The iPhone 5S won't hit the streets until tomorrow, but there's already more than $16,000 in cash offered to the first person to hack its Touch ID fingerprint sensor.
Soon after DePetrillo promoted the Touch ID site on Twitter, he was joined by Robert David Graham, a security researcher at Errata Security who created one of the first personal firewalls, and most recently the sidejacking technique for "eavesdropping" on browser cookies. Graham manages the pledges and runs IsTouchIDHackedYet.com.
At the time of writing, the overall bounty is valued at more than $16,000. The cash bounty stands at $14,609 in US dollars, two-thirds of which comes from one researcher, and 8.151159 BitCoin, which currently converts to US$1,021. Other incentives include a free application from CipherLaw to patent the hack; several bottles of alcohol including Laphroaig, Maker's Mark, Argentine wine, Patron Silver, and Bulleit bourbon; a "dirty sex book," and an iPhone 5C.
To earn the bounty, DePetrillo spelled the rules out on Twitter. He wants to see video evidence of a successful iPhone unlock with a copied fingerprint. The video must show evidence of the fingerprint enrollment, the lifting of the print, the print reproduction, and phone unlock using the print.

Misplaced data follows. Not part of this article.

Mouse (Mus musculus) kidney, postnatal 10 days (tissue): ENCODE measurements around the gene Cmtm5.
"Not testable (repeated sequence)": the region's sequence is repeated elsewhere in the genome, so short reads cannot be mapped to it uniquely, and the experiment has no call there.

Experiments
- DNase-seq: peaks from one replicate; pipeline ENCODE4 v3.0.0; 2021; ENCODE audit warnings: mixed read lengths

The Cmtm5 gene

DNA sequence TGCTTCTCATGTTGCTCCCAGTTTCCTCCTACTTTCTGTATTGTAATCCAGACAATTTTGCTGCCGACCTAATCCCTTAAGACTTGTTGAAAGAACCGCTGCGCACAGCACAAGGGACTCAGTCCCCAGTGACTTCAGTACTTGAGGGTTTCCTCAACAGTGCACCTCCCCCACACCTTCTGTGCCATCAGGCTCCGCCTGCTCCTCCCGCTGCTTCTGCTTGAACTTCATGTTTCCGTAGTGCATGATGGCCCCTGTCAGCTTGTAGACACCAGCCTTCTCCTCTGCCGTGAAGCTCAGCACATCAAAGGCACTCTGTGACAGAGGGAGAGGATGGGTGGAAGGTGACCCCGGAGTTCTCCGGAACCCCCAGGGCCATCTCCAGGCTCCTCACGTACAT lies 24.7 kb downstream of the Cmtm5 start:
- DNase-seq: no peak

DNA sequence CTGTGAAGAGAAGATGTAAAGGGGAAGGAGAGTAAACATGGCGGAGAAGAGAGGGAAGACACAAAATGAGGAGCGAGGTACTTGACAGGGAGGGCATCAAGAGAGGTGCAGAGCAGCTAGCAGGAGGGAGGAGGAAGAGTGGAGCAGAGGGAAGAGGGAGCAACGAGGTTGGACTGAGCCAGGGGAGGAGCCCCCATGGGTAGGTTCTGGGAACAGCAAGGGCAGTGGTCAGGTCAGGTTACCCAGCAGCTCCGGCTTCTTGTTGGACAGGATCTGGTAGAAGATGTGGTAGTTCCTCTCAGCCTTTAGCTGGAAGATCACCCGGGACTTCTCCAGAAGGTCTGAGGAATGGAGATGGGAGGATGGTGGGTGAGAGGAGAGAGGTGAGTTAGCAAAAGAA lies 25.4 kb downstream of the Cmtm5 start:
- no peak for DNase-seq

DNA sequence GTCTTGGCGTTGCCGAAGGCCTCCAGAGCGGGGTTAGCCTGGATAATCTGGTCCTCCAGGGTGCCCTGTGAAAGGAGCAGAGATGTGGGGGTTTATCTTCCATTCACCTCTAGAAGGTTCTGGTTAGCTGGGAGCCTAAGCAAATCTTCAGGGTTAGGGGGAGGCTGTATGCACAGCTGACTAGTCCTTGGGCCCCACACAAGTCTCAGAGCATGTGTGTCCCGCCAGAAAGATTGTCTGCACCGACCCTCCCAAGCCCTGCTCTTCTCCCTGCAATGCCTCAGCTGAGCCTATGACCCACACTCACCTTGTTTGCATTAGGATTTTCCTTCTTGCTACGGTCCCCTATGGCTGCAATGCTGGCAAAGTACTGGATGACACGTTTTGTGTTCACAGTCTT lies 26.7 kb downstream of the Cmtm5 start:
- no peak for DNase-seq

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Originally, Graham and DePetrillo believed that it would take a long time for the Touch ID sensor to get hacked. The rapidly-growing bounty, only two days old, has changed that.
"Now that it's up past $16,000, the problem may get solved sooner than we thought," Graham said. But, he said, Touch ID will be hacked independently of the bounty value.
"I'm guessing the amount of the bounty correlates more with how much press this gets, rather than the actual difficulty," he said. And difficult it is, they said, describing hacking the sensor as a "tough problem."
Apple did not respond immediately for comment. CNET will update the story when they get back to us.
Apple, said the researchers, is probably enjoying the attention the sensor is getting. "I think Apple is quietly amused," said Graham. "I'm sure their engineers are confident in their abilities to address all conceivable weaknesses -- yet worried about inconceivable techniques hackers might come up with," he said.
The bounty site got started when DePetrillo invited Graham to manage the bounty. DePetrillo chose Graham, whose grandfather was a World War II code-breaker, because he's "trustworthy, honest, intelligent and quite handsome," he told CNET.
Once Graham put the first four bounties offered on the site, they started using the eponymous hashtag. The bounty resembles one from a few years ago, when Adafruit Industries offered a bounty to .
Assuming the sensor does get hacked, Graham and DePetrillo will pay out the bounties they've offered immediately. However, it will be up to the winner to collect the bounties from everyone else. So, if you're the lucky hacker who can crack the Touch ID sensor, you might wind up more of a literal bounty hunter than you expected.